California’s wild pigs are massive and ubiquitous. They can grow into 200-pound ripping machines. They tear up lawns and destroy hillsides. Their gruesome teeth can even threaten humans and pets.

And they’re here, rooting up our landscaping, because of one mercurial millionaire.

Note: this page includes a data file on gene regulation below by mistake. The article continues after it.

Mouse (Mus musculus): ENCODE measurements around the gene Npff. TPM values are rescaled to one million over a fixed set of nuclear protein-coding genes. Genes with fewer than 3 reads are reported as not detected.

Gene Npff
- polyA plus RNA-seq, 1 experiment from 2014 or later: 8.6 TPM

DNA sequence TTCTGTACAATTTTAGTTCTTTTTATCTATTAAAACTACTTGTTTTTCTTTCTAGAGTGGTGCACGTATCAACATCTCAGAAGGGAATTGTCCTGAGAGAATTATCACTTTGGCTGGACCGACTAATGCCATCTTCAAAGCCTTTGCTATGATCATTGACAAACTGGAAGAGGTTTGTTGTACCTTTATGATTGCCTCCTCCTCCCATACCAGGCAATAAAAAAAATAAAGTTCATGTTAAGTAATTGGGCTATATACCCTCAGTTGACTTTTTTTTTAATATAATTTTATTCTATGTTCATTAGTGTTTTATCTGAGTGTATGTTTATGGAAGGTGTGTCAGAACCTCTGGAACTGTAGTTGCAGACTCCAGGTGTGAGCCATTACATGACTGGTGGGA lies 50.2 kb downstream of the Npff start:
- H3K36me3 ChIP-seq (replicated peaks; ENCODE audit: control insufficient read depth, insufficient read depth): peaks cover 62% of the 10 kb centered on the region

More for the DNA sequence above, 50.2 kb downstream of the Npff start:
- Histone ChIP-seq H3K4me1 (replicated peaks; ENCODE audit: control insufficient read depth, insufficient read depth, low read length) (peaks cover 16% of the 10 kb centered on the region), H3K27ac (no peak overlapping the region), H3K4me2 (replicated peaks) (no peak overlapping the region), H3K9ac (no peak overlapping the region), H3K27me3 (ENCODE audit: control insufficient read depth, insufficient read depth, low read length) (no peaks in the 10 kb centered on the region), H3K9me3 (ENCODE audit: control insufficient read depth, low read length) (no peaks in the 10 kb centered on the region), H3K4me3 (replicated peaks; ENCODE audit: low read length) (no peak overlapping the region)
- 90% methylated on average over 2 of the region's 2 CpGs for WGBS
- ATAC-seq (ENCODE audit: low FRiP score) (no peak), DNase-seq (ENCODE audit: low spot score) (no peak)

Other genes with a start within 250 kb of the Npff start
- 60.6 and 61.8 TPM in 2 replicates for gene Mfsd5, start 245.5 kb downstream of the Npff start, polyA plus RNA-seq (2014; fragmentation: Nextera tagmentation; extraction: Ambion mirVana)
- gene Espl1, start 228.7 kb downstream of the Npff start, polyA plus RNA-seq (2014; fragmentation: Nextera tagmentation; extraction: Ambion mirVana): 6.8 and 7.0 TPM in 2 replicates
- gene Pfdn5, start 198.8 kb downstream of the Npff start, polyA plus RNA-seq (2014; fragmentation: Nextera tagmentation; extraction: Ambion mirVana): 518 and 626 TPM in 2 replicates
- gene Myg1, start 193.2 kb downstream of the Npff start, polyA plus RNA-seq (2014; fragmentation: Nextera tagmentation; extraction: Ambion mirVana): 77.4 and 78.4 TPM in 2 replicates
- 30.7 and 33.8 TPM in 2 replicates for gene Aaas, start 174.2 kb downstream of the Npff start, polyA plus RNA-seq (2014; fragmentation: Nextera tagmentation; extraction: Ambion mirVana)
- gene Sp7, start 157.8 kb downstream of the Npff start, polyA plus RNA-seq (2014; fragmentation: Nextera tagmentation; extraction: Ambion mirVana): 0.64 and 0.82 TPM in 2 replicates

Today’s wild pigs are a hybrid breed, a mixture of two animals that have no place in California. The first is the standard domesticated pig, introduced by Spanish colonizers in the mid-1700s. Russian immigrants also apparently let some loose near Fort Ross in Sonoma in the 1800s. And as Gold Rush settlers flowed into the state, they killed the hogs’ biggest predator, the bear. So the once-domestic pig spread, becoming a feral pig out in the wild.